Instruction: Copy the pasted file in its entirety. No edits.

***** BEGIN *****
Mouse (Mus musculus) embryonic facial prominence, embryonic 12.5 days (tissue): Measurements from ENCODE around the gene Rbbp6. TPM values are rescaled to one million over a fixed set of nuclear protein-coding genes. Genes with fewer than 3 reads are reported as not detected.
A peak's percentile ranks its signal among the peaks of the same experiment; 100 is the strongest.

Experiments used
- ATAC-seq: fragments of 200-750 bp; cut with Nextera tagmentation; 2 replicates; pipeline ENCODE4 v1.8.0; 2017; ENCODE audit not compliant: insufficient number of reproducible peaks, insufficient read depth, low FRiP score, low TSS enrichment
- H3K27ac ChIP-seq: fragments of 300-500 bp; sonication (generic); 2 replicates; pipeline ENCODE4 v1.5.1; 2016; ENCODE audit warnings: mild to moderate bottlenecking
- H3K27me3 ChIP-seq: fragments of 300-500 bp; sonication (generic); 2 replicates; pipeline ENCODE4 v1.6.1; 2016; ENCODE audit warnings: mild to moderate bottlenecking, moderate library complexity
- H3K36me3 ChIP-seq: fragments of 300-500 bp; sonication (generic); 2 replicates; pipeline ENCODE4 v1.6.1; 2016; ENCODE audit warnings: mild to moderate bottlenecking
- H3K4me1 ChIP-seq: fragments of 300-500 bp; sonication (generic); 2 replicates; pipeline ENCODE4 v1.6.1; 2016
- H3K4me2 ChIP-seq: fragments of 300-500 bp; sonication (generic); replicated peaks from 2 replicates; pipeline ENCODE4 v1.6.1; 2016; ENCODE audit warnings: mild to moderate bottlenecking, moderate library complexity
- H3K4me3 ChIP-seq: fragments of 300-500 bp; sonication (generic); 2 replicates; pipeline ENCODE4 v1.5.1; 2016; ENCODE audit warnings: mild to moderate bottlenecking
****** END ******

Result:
Mouse (Mus musculus) embryonic facial prominence, embryonic 12.5 days (tissue): Measurements from ENCODE around the gene Rbbp6. TPM values are rescaled to one million over a fixed set of nuclear protein-coding genes. Genes with fewer than 3 reads are reported as not detected.
A peak's percentile ranks its signal among the peaks of the same experiment; 100 is the strongest.

Experiments used
- ATAC-seq: fragments of 200-750 bp; cut with Nextera tagmentation; 2 replicates; pipeline ENCODE4 v1.8.0; 2017; ENCODE audit not compliant: insufficient number of reproducible peaks, insufficient read depth, low FRiP score, low TSS enrichment
- H3K27ac ChIP-seq: fragments of 300-500 bp; sonication (generic); 2 replicates; pipeline ENCODE4 v1.5.1; 2016; ENCODE audit warnings: mild to moderate bottlenecking
- H3K27me3 ChIP-seq: fragments of 300-500 bp; sonication (generic); 2 replicates; pipeline ENCODE4 v1.6.1; 2016; ENCODE audit warnings: mild to moderate bottlenecking, moderate library complexity
- H3K36me3 ChIP-seq: fragments of 300-500 bp; sonication (generic); 2 replicates; pipeline ENCODE4 v1.6.1; 2016; ENCODE audit warnings: mild to moderate bottlenecking
- H3K4me1 ChIP-seq: fragments of 300-500 bp; sonication (generic); 2 replicates; pipeline ENCODE4 v1.6.1; 2016
- H3K4me2 ChIP-seq: fragments of 300-500 bp; sonication (generic); replicated peaks from 2 replicates; pipeline ENCODE4 v1.6.1; 2016; ENCODE audit warnings: mild to moderate bottlenecking, moderate library complexity
- H3K4me3 ChIP-seq: fragments of 300-500 bp; sonication (generic); 2 replicates; pipeline ENCODE4 v1.5.1; 2016; ENCODE audit warnings: mild to moderate bottlenecking